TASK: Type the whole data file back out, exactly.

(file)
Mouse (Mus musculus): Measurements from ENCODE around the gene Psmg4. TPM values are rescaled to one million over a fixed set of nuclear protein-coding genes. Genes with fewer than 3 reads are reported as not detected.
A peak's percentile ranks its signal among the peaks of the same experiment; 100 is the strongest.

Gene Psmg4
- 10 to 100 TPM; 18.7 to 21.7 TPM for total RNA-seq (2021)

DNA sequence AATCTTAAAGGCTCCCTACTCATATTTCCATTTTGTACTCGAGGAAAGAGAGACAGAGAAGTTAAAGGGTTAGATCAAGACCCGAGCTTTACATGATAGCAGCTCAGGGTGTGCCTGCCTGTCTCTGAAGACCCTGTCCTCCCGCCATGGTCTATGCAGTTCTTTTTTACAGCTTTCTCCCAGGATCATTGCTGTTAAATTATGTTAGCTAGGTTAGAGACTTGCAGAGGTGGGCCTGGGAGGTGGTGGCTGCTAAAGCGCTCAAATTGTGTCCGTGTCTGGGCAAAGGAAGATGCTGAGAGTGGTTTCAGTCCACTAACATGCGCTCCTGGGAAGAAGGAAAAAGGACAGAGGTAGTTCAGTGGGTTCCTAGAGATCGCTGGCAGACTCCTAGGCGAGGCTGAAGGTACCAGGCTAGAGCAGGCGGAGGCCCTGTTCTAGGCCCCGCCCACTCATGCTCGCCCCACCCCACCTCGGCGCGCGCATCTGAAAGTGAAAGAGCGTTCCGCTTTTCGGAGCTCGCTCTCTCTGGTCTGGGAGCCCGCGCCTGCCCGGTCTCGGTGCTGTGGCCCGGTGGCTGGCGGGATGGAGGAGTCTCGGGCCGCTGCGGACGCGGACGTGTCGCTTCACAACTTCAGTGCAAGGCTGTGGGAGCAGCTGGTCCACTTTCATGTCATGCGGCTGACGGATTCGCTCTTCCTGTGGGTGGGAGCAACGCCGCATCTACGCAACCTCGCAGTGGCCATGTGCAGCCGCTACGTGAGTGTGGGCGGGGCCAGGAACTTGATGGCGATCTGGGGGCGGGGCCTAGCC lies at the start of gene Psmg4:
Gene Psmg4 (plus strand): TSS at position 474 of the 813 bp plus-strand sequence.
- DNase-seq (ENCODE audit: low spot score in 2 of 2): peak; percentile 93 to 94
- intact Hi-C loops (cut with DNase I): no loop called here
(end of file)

Mouse (Mus musculus): Measurements from ENCODE around the gene Psmg4. TPM values are rescaled to one million over a fixed set of nuclear protein-coding genes. Genes with fewer than 3 reads are reported as not detected.
A peak's percentile ranks its signal among the peaks of the same experiment; 100 is the strongest.

Gene Psmg4
- 10 to 100 TPM; 18.7 to 21.7 TPM for total RNA-seq (2021)

DNA sequence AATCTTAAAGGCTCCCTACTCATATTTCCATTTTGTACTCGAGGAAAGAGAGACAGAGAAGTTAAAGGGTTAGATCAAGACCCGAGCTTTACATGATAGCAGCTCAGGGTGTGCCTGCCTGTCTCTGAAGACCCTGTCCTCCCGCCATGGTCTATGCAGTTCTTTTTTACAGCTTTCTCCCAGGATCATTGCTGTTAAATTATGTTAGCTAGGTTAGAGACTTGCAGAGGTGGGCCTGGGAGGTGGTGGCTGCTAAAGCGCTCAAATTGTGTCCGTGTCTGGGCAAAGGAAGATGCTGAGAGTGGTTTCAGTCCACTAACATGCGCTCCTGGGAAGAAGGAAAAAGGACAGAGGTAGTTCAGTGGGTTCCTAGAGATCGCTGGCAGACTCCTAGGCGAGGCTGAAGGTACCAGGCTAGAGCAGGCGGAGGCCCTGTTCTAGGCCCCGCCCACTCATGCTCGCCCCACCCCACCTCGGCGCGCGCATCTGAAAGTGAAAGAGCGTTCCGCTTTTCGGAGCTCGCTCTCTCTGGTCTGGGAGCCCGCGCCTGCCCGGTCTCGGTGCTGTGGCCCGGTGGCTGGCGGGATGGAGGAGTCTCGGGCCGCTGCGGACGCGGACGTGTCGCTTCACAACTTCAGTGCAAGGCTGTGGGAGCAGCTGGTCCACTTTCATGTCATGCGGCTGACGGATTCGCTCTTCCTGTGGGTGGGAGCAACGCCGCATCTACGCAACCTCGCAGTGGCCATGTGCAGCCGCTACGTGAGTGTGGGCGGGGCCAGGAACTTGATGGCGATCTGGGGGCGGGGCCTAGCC lies at the start of gene Psmg4:
Gene Psmg4 (plus strand): TSS at position 474 of the 813 bp plus-strand sequence.
- DNase-seq (ENCODE audit: low spot score in 2 of 2): peak; percentile 93 to 94
- intact Hi-C loops (cut with DNase I): no loop called here